Last wish

Today we go even further down memory lane, to the very beginning of my life in Denmark. During the first two years here I went to Rygaards International School.

Our history teacher was an Irish guy by the name of Mr. Murphy. That’s right, back then all our teachers were either a “Mr” or a “Mrs”. To this day I don’t know most of their first names. In fact, I can’t be 100% sure they even had first names.

Mr. Murphy was one of everyone’s favourite teachers, despite the fact that he was one of the strict ones. He had a heavy Irish accent that took a while to get used to (“a while” in my case would turn out to be many months). Many a time he’d go off on a tangential story about something completely irrelevant to the subject at hand. The stories were, without exception, hilarious.

It was also not out of character for him to act out his favourite battles from history by jumping onto desks, running through the classroom, and otherwise re-enacting some epic war scenes.

“Incoming! Think fast, kids!”

He was also famous for his surprise quizzes. He’d walk into the classroom, tell everyone to close their books, grab their pens, and write down answers to a bunch of random questions he asked. Sometimes, however, he’d put a twist on this exercise, just for fun.

One day he walked in and gave the following instructions: “Blank page, name on top. You’re in the navy during World War II. Your submarine has just been hit and is rapidly sinking. You have time to write a letter to your parents, knowing it’s the last thing they’ll read from you. You’ve got two minutes. Go!”

Everyone scrambled to write down some panicked words. After two minutes, Mr. Murphy told us to stop writing, collected all of our “letters” and then proceeded to read some of them out loud to the class. Mercifully, he avoided mentioning students’ names. Less mercifully, he didn’t even try to contain laughter at some of the stuff people wrote.

Surprisingly, this looks nothing like Mr. Murphy

There were some needlessly formal letters, beginning with “Dear mother and father, this is your son writing to you…”. Some letters were otherwise awkward and amusing. However, the absolute best letter read:

“Mom, dad, our submarine has been hit. We’re not going to make it. I’ve got only seconds left to live before we sink. Wish you were here!“…

…I don’t think Mr. Murphy could’ve hoped for a better comic relief that day.

10 thoughts on “Last wish

  1. j. says:

    “Blank page. Name on top.” Those were my most dreaded words at the time 😀 Probably because for the first 1-1,5yrs I had no idea what he was saying, needless to say this meant I hardly knew any of the material he’d given us. This meant, of course, my reports were usually D4 or D3 😀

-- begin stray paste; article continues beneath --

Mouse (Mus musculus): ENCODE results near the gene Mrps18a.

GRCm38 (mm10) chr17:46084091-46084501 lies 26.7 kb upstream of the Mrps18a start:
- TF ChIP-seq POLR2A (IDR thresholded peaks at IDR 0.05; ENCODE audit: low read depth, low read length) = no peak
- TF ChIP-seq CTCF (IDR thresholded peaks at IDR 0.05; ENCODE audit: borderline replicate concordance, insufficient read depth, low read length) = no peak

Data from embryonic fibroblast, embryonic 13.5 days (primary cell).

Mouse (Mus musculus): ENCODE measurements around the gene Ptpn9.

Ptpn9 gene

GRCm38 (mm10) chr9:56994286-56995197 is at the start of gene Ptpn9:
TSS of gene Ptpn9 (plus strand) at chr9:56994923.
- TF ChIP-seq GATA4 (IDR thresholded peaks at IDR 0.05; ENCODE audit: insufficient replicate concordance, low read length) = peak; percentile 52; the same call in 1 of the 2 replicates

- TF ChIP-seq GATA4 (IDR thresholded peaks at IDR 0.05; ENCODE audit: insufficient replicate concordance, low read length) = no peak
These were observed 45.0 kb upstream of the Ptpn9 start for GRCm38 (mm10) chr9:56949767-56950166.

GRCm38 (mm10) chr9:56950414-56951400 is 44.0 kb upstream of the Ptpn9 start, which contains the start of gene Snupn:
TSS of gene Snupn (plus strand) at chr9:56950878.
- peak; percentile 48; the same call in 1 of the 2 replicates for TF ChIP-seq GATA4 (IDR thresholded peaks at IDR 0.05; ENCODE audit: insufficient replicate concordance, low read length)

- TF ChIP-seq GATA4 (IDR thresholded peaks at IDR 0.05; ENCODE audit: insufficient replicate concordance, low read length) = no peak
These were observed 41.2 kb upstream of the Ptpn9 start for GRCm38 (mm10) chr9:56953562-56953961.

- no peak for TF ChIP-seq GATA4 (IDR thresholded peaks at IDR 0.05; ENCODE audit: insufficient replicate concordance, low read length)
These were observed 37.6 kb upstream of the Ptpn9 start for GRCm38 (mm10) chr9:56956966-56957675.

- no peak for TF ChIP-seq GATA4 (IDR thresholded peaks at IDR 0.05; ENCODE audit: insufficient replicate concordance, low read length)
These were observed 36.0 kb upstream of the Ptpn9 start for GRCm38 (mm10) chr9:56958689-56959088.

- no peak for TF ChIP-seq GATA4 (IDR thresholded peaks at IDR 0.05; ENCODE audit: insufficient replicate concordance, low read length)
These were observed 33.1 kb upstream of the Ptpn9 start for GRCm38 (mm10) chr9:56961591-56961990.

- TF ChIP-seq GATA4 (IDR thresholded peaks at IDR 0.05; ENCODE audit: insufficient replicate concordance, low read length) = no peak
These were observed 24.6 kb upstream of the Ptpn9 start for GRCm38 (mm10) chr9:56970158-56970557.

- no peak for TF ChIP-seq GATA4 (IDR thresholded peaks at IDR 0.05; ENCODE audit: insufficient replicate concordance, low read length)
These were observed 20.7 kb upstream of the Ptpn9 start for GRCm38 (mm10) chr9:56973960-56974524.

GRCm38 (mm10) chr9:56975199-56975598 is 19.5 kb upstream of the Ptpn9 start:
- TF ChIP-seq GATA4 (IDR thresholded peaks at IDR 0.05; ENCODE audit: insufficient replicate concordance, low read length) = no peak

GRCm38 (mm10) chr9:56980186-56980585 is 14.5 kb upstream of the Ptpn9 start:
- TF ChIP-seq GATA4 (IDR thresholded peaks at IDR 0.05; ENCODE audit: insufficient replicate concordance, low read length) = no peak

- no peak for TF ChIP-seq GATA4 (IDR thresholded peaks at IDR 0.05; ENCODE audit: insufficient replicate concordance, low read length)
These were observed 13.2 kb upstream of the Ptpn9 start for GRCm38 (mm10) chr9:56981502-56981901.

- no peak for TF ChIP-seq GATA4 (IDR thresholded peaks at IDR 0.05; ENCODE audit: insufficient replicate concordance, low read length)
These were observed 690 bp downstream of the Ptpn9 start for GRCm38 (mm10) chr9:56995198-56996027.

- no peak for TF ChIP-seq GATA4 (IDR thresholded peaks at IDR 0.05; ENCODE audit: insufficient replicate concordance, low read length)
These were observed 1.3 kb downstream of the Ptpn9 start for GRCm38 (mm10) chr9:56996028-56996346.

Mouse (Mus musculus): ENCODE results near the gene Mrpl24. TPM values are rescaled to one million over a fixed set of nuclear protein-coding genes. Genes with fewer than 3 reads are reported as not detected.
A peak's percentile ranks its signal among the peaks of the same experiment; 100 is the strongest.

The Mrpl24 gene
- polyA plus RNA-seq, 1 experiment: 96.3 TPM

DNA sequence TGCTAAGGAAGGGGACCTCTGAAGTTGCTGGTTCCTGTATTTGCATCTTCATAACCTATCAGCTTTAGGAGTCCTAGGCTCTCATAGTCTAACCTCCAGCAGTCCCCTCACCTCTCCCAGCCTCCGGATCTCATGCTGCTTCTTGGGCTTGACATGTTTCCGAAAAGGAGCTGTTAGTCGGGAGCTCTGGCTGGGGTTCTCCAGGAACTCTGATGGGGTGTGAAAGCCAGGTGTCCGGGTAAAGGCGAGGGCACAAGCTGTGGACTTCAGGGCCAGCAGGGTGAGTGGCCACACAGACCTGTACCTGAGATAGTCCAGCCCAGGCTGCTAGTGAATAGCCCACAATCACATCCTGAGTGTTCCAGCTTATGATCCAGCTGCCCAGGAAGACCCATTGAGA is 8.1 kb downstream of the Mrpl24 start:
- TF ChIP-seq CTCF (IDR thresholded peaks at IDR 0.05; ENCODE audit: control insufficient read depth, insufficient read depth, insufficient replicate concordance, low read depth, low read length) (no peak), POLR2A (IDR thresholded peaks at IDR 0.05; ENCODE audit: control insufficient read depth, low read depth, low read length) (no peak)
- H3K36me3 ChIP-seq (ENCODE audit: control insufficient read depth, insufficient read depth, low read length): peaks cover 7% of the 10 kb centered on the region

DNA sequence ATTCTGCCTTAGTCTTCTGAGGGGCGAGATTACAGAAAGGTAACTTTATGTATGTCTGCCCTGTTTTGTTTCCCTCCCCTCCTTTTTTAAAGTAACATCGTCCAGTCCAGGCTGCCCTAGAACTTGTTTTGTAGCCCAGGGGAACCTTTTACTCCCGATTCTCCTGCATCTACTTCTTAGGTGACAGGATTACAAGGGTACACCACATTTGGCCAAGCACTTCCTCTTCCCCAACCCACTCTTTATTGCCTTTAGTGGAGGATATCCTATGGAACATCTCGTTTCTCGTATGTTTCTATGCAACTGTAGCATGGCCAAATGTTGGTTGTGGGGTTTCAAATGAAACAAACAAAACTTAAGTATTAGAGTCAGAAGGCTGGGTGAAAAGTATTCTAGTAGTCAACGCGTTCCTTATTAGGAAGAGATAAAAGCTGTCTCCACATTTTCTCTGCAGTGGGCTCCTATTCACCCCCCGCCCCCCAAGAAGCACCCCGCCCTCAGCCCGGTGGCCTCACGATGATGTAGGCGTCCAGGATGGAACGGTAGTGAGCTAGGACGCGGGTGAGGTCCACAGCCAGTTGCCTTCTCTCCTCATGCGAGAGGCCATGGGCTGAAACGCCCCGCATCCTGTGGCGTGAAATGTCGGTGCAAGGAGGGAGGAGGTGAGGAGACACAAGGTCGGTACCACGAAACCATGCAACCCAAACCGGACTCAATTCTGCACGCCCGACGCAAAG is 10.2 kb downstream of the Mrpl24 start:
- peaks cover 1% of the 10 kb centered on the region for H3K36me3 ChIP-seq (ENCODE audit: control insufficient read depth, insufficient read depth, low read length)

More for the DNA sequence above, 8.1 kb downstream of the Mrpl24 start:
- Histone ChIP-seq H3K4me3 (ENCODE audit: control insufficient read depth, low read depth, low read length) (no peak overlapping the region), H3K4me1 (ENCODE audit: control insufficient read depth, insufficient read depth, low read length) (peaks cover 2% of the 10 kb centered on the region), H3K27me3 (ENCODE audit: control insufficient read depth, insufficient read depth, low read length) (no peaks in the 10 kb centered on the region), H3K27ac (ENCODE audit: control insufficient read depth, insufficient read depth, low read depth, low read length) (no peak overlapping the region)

Most of the class was scared shitless of him, including me 😀 If he asked me a question during the lesson, I’d literally choke :))
    Nonetheless he really was special. All those classroom reenactments, dividing us up in teams and having us hold pens or pencils as weapons, etc. Recall a time when he came to class a bit tipsy I guess (probably from the night before), saw that one of my classmates had a boomerang, so he took the whole class outside, then threw the boomerang. Of course the bloody thing landed on the roof of the main building, and I think one of the boys went to get it…
    Have a photo of him in my old albums somewhere. Really wish I knew what happened to him… An absolutely unique person, that Chris Murphy of Eire 🙂


    • He truly was a one-of-a-kind dude, Mr. Murphy. Definitely one of the most memorable teachers I’ve had. And now many of us have those shared memories of all the craziness in his classes.


  2. Chris says:

    Wow.  I just did random Google search for Mr. Murphy Rygaards and it came across your post.  I also had Mr. Murphy for a teacher.  He was amazing and I love the story you relay here.  Any idea what he’s doing now or where he is?   


    • Google – uniting people through search! Yeah, great guy Mr. Murphy. Unfortunately I haven’t been in touch with him since I left Rygaards (1998), so I really don’t know what he’s up to nowadays. When did you study at Rygaards?


  3. Duygu says:

    Mr. Murphy sounds awesome! A teacher like that would definitely get my attention. I wish I had teachers like Mr. Murphy in classes like Danish, English, German, maths, physics, chemistry, history, geography….well the list goes on. Needless to say I would’ve been even smarter with a Mr. Murphy. Bless the Murphies!


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